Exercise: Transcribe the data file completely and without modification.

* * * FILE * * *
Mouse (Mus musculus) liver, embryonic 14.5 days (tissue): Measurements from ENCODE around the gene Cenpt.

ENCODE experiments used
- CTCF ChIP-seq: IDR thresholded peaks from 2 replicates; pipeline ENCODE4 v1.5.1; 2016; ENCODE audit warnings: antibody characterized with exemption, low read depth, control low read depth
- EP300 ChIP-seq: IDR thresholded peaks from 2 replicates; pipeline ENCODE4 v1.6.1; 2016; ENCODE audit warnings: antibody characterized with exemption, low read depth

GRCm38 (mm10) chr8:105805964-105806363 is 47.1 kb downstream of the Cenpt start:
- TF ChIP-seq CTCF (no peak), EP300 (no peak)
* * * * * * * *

Mouse (Mus musculus) liver, embryonic 14.5 days (tissue): Measurements from ENCODE around the gene Cenpt.

ENCODE experiments used
- CTCF ChIP-seq: IDR thresholded peaks from 2 replicates; pipeline ENCODE4 v1.5.1; 2016; ENCODE audit warnings: antibody characterized with exemption, low read depth, control low read depth
- EP300 ChIP-seq: IDR thresholded peaks from 2 replicates; pipeline ENCODE4 v1.6.1; 2016; ENCODE audit warnings: antibody characterized with exemption, low read depth

GRCm38 (mm10) chr8:105805964-105806363 is 47.1 kb downstream of the Cenpt start:
- TF ChIP-seq CTCF (no peak), EP300 (no peak)